7. Analysis of Mobile Phone Antenna Performance within the Head and Hand Phantoms

    Directory of Open Access Journals (Sweden)

    Mohammad Rashed Iqbal Faruque

    2011-01-01

    Full Text Available This paper proposes the effect of the hand-hold position on the electromagnetic (EM wave interaction of a candy bar type and clamshell type cellular handset and a human head and hand is investigated. The human hand influences the performance of terminal antennas, and it is the main cause for absorption and  detuning. In spite of its importance in mobile-phone design and validation processes, it is still complicated to take it into account because a lack of knowledge in the area. In this paper, a rigorous investigation methodology is described for the study of candy bar, and clam shell mobile phone CAD model is used to numerically investigate the effect of hand phantom of mobile phone antenna radiation performance. The simulation results show that mobile phone grip styles of the hand phantom material properties, wrist and length, and hand phantom sizes and different positions is the important parameter to antenna performance. The grip style has direct implications in  the definition of phantom head. The preference of the handset with respect to the side of the user’s head depends on the mobile phone form factor and size. The results established high reliability and suitability for providing decision rationale for the design of complex high-end multi-band mobile phones.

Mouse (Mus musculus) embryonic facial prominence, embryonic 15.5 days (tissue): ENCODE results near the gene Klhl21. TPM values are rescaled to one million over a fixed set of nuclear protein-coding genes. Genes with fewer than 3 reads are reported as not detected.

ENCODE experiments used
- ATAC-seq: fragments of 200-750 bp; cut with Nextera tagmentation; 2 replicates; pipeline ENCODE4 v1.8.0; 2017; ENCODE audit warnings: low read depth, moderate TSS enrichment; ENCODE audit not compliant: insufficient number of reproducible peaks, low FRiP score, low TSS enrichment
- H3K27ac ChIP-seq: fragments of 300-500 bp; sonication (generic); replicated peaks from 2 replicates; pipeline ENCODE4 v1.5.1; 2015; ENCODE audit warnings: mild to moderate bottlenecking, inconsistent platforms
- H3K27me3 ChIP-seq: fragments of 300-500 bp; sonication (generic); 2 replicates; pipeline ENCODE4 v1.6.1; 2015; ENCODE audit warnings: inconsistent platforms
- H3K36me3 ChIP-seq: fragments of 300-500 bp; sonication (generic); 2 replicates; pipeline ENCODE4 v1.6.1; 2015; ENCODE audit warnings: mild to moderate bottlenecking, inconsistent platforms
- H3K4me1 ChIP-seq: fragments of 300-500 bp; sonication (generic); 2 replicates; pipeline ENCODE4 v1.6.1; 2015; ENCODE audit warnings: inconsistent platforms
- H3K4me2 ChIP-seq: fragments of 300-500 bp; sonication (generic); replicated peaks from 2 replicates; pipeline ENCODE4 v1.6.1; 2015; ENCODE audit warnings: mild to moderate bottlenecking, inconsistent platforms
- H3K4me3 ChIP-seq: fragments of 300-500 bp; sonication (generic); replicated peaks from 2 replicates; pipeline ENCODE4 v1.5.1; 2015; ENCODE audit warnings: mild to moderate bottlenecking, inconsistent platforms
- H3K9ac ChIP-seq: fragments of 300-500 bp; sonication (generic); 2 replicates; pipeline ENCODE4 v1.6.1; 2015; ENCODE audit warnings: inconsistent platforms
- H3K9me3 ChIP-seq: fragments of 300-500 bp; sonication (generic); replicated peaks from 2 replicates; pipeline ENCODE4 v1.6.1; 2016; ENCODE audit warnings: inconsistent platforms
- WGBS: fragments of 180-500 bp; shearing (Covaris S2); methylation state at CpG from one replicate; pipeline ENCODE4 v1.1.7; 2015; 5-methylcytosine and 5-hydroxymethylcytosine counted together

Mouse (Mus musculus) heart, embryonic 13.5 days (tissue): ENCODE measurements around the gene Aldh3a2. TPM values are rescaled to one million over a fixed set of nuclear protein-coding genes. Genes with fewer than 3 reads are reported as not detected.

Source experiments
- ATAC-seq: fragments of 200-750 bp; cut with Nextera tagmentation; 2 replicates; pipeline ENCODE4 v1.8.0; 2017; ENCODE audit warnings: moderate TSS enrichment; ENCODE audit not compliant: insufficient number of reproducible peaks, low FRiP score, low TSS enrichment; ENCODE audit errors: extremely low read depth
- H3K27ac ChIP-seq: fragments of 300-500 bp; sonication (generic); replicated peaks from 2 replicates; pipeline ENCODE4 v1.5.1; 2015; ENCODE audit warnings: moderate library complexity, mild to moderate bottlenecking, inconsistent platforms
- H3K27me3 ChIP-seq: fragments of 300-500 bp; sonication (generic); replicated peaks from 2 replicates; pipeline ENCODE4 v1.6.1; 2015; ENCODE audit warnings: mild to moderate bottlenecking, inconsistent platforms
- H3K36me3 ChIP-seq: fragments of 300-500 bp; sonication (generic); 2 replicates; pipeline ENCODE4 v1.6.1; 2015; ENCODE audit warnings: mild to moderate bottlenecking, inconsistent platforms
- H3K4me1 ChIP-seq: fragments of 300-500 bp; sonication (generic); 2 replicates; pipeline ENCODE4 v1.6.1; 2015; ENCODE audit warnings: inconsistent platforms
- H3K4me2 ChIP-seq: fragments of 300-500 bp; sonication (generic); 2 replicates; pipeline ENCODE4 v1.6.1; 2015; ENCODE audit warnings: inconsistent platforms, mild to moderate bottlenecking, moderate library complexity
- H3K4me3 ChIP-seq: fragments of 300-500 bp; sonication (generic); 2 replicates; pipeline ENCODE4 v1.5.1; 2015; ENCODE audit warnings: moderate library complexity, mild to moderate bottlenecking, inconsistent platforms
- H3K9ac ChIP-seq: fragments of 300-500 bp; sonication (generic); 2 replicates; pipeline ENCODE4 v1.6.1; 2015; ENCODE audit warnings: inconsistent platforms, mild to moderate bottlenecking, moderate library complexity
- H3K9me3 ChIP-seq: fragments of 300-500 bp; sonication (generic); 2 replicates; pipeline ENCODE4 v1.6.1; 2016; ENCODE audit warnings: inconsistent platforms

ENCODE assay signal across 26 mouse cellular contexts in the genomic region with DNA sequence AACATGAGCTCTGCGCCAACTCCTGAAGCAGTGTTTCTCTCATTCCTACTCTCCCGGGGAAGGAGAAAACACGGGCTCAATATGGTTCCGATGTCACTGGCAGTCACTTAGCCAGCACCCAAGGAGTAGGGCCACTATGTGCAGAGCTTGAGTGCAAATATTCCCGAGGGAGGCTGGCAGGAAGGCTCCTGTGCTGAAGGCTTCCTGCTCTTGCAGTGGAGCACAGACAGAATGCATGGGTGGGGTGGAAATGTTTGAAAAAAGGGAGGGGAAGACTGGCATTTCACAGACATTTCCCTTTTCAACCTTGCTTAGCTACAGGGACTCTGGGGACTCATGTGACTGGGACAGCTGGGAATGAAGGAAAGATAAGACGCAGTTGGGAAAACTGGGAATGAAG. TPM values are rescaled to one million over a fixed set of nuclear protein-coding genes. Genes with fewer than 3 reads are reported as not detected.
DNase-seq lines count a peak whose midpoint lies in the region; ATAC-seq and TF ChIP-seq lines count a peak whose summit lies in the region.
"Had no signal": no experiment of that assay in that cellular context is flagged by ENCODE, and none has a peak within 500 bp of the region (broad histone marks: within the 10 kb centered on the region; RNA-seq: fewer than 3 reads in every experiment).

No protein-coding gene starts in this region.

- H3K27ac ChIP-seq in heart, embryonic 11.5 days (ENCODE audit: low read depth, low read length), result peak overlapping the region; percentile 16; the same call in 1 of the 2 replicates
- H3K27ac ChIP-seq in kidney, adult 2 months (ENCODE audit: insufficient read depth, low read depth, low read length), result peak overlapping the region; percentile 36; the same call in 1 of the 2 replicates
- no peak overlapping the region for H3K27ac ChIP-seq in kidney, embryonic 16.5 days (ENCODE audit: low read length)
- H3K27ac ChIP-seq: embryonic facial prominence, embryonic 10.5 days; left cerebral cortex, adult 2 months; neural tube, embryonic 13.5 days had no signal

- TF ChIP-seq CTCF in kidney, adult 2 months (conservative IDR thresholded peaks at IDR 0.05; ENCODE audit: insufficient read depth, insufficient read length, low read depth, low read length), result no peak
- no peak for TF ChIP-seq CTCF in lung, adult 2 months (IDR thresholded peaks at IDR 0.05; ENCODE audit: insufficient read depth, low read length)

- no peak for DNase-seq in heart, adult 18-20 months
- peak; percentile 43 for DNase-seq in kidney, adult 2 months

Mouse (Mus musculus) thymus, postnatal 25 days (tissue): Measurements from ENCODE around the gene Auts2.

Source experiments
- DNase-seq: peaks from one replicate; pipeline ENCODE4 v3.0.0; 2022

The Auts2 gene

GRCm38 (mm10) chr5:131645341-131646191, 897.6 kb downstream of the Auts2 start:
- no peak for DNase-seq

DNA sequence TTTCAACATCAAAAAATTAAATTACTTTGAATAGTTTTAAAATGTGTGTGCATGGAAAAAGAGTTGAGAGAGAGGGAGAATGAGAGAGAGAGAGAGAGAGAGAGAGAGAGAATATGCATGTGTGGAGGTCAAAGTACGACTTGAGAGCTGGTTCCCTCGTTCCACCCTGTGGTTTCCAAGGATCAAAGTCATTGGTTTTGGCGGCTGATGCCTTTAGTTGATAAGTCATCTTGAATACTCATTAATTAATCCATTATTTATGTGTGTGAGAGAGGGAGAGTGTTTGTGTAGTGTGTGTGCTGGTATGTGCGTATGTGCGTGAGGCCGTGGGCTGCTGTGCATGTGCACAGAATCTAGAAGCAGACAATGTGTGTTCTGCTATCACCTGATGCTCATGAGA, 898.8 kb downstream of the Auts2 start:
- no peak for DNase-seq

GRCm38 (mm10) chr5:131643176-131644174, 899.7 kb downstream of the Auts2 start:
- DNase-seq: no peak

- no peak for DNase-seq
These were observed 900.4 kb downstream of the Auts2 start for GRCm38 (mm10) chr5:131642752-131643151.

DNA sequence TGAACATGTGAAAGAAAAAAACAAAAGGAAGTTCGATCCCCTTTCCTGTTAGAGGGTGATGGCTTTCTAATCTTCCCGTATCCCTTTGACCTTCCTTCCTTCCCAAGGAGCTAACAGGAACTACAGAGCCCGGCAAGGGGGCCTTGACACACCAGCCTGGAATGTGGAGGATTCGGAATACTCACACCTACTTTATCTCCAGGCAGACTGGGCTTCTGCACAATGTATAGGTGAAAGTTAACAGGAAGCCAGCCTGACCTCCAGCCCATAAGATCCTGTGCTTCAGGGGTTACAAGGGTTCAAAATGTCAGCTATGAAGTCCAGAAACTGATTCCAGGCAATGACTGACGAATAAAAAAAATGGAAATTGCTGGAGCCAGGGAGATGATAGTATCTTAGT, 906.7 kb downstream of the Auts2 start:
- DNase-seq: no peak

8. Advanced aircraft analysis of an F-4 Phantom on a reinforced concrete building

    Energy Technology Data Exchange (ETDEWEB)

    Lee, Kyoungsoo, E-mail: kylee@pvamu.edu [Center for Energy and Environmental Sustainability, Prairie View A and M University, Prairie View, TX 77446 (United States); Jung, Jae-Wook, E-mail: jaewook1987@kaist.ac.kr [Department of Civil and Environmental Engineering, KAIST, 373-1 Guseong-dong, Yuseong-gu, Daejeon 305-701 (Korea, Republic of); Hong, Jung-Wuk, E-mail: jwhong@alum.mit.edu [Department of Civil and Environmental Engineering, KAIST, 373-1 Guseong-dong, Yuseong-gu, Daejeon 305-701 (Korea, Republic of)

    2014-07-01

    Highlights: • Aircraft impact analyses are performed using the missile-target interaction method. • Three types of FE models of a F4-Phantom aircraft considering the fuel mass effect are considered with erosion effect. • The aircraft impact models are verified through the comparative studies with experimental data. • The parametric studies on the fictitious nuclear concrete containment wall are investigated. • The SPH or Hybrid models show severe damage to the deformable constrained concrete wall than does Lagrangian based model. - Abstract: The nonlinear dynamic fracture and collapse characteristics of an F-4 Phantom aircraft under an extreme load caused by the impact of an F-4 Phantom are investigated. Three types of FE models considering the fuel mass effect are developed to investigate the superiority of the developed model. A rigid wall impact test is conducted to determine the material properties and the eroding failure criteria. The impact forces exerted by the aircraft against mounted thick concrete walls are then verified by comparing the results here with earlier experimental data obtained from an actual-scale F-4 Phantom aircraft impact test conducted by Sandia National Laboratory. Validation of the methodology is further investigated by extending the comparative studies to a constrained thin concrete wall similar to the type used in nuclear power plant containment buildings. The experimental and simulation results are also analyzed and discussed.